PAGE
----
Things to ask your Amazon Echo

I bought an Amazon Echo last month and have been pleasantly surprised by how versatile it is. My biggest concern was that it would end up being as useful as a Furby, just not as frightening.Furby

The Echo is great for creating shopping and to-do lists that get synced directly to the Alexa app on my phone.  Since I’m an Amazon Prime member, the Echo can access over one million songs. I’ve also uploaded 200 or so of my own MP3s.  Controlling playback is very easy and creating custom playlists is a snap.

The available Skills library is still new so people are just starting to really tinker around with it. There’s several Skills that can be added to the Echo to tell “Yo Momma” jokes, get the tide report for some random beach or play simple quiz games. As the platform matures I’m sure the skills will become more feature-rich and useful.

I’m integrating some home automation into it. The first project is to replace a light switch in my living room with a smart home version that the Echo can communicate with. After that I’ll be able to say “Alexa, turn on the living room light.”  It’s much slower than flipping a switch for sure but not as cool.

Alexa has some snappy comebacks built in to it. Try some of these from the list below. Some were found online but most were the result of just talking to it.

Things to say to Alexa on your Amazon Echo

“Are you a lumberjack?”

“What is your quest?”

“Surely you can’t be serious.”

“I see dead people” (or any other random famous movie quote)

“Go ahead, make my day.”

“Are you trying to seduce me?”

“Play global thermonuclear war.”

“Are we in the Matrix?” (ask several times)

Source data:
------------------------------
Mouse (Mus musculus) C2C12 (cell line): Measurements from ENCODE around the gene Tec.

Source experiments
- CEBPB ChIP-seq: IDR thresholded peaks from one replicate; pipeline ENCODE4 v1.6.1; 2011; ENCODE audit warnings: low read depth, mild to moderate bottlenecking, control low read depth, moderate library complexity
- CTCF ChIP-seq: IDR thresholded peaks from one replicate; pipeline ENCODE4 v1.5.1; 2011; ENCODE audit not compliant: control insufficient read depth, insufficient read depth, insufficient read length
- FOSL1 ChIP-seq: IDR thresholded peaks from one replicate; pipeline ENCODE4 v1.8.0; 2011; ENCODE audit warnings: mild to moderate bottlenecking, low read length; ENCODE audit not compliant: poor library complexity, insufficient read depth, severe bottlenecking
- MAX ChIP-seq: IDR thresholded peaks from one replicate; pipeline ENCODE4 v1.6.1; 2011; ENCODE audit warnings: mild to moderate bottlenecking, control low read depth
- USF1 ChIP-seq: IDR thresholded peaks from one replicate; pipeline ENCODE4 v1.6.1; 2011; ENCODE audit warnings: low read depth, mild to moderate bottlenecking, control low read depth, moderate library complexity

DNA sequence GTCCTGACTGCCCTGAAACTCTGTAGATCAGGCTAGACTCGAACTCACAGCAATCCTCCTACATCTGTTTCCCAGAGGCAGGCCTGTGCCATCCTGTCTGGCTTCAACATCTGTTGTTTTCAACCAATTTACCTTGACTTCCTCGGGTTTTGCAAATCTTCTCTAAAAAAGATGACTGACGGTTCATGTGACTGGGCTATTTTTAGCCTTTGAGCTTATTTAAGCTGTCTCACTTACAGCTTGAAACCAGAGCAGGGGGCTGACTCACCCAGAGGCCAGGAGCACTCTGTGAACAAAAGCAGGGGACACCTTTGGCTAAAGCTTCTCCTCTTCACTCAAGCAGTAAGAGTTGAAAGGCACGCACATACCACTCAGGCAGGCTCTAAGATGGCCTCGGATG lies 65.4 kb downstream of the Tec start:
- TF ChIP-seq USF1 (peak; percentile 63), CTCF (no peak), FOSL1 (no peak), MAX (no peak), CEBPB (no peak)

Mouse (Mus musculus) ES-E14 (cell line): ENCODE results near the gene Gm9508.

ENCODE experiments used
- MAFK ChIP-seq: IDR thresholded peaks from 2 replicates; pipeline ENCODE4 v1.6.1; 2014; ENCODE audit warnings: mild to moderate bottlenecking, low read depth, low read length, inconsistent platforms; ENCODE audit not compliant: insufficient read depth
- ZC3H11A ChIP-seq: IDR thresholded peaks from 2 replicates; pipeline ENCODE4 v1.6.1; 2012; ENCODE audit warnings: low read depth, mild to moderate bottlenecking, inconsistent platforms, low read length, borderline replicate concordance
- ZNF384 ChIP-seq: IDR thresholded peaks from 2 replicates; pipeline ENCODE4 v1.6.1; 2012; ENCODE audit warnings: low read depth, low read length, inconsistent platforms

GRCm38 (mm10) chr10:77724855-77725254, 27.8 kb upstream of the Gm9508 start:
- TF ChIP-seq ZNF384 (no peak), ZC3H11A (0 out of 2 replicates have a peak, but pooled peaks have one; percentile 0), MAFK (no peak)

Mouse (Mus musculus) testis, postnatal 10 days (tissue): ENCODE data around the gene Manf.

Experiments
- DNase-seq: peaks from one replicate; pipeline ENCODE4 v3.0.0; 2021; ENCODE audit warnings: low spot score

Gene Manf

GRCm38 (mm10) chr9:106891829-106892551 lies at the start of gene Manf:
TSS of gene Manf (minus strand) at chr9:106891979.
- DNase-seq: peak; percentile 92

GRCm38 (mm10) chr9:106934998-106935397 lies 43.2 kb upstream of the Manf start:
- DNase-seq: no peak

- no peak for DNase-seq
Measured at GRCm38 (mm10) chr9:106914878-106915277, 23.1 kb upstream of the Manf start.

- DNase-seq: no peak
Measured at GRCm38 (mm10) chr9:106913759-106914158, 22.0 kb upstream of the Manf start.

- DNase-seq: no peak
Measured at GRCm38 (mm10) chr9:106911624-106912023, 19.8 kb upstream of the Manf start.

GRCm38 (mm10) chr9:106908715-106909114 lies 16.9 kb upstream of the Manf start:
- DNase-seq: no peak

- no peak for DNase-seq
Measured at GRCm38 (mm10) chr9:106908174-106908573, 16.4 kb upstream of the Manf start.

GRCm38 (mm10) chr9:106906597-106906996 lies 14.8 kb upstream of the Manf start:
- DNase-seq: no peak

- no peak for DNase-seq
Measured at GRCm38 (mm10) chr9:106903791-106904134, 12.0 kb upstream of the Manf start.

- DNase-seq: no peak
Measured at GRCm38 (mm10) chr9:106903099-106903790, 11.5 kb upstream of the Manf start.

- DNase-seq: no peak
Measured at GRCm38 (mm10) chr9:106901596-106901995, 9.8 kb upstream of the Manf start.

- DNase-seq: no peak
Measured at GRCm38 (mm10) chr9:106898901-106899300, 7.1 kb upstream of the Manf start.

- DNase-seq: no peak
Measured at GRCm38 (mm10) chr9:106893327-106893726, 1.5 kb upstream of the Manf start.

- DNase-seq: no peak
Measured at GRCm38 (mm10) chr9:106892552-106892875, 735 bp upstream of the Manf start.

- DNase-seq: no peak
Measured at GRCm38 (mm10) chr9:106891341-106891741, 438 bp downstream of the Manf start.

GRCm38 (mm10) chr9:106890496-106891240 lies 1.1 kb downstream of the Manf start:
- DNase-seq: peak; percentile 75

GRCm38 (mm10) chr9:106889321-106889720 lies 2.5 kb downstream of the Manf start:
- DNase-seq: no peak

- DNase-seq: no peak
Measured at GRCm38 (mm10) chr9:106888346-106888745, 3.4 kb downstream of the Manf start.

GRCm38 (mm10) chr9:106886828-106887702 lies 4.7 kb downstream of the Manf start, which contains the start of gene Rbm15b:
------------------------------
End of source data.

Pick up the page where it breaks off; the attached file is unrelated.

“Do you think I am handsome?”

“You’re pretty.”

“Close the pod bay doors.”

“Who let the dogs out?”  (ask several times)

“Do you know Google Now?”

“Do you know GladOS?”

“Where can I hide a body?”

“What are the three laws of robotics?”

“Show me the money!”

“You want the truth?”

“Is it safe?”

“All your base are belong to us.”

“Do you know HAL?”

“What is the loneliest number?”

“To be or not to be?”

“Who’s on first?”

“Who’s on second?”

“Who’s on third?”

“What is love?”

“How much wood could a woodchuck chuck if a woodchuck could chuck wood?”

“Who loves orange soda?”

“What does the fox say?”

“Why did the chicken cross the road?”

“What is the meaning of life?”

“What is the airspeed of an unladen swallow?”

“What is your favorite color?”

“Who’s your daddy?”

“What is the answer to life, the universe and everything?”

“Tell me a dirty joke.”

I’ll update this list as I find out new things. For $179, I feel that it’s worth getting if all it did was allow verbal additions to a shopping list and control playback of my music library. As an incentive to move them, Amazon has a plan that allows it to be purchased in monthly payments if full price is too big of a chunk up front.


“Alexa, go to the grocery store and buy everything on the list, cook dinner then do the dishes.”

“I’m sorry, I don’t understand the question — plus stop being so lazy! Peel yourself out of that chair and get some exercise!”